“If the pilot inspections go ahead, it means that the US and Chinese regulators have resolved key issues in principle. The Public Company Accounting Oversight Board (PCAOB), the lead US regulator, will not go the trouble of traveling to Hong Kong if it lacks confidence in China’s commitment to a deal,” Hirson said.

There would still be a risk – which Eurasia Group rated a “15% probability” – of an agreement falling through during or after the pilot inspections.

“Chinese security agencies could baulk at specific PCAOB demands to provide certain types of information and not respond to US regulators’ satisfaction, they said, noting that the auditors and their oversight agency, the Securities and Exchange Commission, “are under heavy pressure from Congress to ensure that any deal with China on audits is rigorous and have no reason to compromise”.

But if the pilot inspections were deemed acceptable, the auditors would then perform on-site inspections of listed companies.

“If successful, it would pave the way for a broader deal that avoids the mass delisting of Chinese firms from US exchanges under the terms of the Holding Foreign Companies Accountable Act,” they said.

The PCAOB has yet to respond to requests for comment.

Chinese and US officials have been in talks to resolve the long-running audit dispute, which could result in Chinese companies being banned from US exchanges if China does not comply with Washington’s demand for complete access to the books of US-listed Chinese companies.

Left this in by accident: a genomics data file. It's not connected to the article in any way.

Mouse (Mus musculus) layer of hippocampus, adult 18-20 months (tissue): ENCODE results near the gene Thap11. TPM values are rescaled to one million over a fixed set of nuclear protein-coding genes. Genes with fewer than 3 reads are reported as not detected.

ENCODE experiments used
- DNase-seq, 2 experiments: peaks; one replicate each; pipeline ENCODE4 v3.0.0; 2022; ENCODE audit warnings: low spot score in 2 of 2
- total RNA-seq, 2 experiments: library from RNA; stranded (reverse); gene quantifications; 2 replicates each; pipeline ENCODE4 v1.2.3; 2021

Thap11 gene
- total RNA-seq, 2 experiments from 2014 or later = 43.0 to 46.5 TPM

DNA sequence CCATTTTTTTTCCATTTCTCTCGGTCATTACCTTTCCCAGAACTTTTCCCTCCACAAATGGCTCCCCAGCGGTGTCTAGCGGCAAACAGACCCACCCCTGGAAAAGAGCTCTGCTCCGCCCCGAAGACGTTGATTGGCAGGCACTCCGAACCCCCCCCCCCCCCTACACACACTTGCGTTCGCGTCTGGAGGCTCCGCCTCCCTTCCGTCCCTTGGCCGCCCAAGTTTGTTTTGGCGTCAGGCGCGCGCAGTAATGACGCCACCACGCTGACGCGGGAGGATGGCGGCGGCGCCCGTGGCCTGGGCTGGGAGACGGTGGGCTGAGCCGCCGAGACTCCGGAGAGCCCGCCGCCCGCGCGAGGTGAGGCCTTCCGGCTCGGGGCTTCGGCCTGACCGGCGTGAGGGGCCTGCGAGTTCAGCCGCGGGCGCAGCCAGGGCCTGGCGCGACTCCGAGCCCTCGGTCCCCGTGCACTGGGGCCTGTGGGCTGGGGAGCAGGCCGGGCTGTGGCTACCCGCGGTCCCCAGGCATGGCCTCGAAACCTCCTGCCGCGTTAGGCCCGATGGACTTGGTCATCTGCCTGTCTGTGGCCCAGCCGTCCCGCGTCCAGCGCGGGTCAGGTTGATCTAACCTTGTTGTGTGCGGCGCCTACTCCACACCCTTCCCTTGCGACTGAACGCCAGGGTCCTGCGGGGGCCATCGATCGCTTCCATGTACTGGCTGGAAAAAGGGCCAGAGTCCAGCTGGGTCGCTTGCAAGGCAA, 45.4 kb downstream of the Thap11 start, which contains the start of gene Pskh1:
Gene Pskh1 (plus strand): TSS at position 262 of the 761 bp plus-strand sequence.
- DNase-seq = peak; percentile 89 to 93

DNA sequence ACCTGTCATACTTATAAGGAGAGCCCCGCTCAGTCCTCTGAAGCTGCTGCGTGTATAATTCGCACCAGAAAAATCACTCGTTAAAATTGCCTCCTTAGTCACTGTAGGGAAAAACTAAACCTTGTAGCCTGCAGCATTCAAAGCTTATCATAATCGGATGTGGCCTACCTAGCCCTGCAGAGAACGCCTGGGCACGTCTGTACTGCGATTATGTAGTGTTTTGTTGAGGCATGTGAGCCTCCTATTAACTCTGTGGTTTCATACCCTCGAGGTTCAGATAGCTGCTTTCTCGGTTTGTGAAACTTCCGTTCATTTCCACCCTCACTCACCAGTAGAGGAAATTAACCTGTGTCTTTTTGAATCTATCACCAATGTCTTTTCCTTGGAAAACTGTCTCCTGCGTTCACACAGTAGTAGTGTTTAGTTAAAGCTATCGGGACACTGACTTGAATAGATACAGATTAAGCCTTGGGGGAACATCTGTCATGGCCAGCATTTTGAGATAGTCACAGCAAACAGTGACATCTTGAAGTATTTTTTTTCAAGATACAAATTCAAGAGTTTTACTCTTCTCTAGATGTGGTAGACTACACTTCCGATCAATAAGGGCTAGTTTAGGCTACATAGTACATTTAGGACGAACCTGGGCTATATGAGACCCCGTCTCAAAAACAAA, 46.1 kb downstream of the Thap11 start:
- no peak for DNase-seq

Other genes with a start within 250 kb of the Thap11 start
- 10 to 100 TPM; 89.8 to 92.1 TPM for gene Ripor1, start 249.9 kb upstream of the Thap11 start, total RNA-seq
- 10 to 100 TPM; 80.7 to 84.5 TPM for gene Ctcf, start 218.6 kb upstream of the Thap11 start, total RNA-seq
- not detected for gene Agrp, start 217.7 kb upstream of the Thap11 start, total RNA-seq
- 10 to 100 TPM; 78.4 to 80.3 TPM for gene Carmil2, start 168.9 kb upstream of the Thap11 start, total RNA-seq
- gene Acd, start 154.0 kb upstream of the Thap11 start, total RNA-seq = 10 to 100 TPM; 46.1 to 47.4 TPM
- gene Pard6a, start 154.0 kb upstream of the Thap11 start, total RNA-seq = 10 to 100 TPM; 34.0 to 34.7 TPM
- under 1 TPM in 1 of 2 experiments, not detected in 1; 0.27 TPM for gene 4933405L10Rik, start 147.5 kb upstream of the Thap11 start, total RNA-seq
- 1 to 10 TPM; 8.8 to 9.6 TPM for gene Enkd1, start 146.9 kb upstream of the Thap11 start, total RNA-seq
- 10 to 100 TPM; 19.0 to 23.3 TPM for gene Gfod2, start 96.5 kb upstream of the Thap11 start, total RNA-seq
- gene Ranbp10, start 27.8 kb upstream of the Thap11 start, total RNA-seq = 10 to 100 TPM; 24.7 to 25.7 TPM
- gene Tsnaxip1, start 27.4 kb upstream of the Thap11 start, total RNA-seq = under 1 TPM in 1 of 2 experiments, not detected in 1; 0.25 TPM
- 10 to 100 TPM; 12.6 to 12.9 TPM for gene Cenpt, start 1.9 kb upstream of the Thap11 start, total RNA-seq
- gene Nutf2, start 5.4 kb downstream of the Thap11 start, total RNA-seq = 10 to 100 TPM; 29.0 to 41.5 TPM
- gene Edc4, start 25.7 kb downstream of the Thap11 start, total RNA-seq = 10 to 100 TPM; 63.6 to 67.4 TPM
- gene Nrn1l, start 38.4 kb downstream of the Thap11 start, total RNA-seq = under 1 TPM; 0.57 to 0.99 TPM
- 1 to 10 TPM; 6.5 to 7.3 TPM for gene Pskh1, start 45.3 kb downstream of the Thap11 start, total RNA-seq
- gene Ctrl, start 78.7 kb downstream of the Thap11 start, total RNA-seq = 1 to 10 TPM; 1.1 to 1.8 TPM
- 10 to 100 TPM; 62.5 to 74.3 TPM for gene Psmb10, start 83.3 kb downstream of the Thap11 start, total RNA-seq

Beijing has to date barred foreign inspection of audit documents from local accounting firms, citing national security concerns.


Chinese State Companies to Delist

Two weeks ago, five US-listed Chinese state-owned companies, whose operations would have been under scrutiny by US regulators, said they would voluntarily delist from the New York Stock Exchange.

And even if a deal is reached, Eurasia Group’s analysts believed “Beijing will order some firms to preemptively delist rather than be subject to annual inspections”.

So the next focus is likely to be whether China’s major tech firms such as Alibaba, which recently moved its primary listing to Hong Kong, plus JD.com, Netease and Pinduoduo are told to delist, because they have large collections of personal data that may be deemed too sensitive for US auditors.

The two sides had hoped to reach a deal by the end of the year, but Eurasia Group said that deadline had become less pressing as Congress has not moved to speed up the timeline for delisting from early 2024 to early 2023.

Meanwhile, China’s financial chiefs – anxious to support the economy, which has been hobbled by a resurgence of Covid cases and the debt crisis in the property sector, have vowed will also take more steps, such as increasing funding support for infrastructure projects and ramping up support for private firms and technology companies, state media quoted the cabinet as saying on Wednesday.


  • Reuters with reporting and editing by Jim Pollard


NOTE: This report was updated with new details and the headline changed on August 26, 2022.





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Jim Pollard

Jim Pollard is an Australian journalist based in Thailand since 1999. He worked for News Ltd papers in Sydney, Perth, London and Melbourne before travelling through SE Asia in the late 90s. He was a senior editor at The Nation for 17+ years.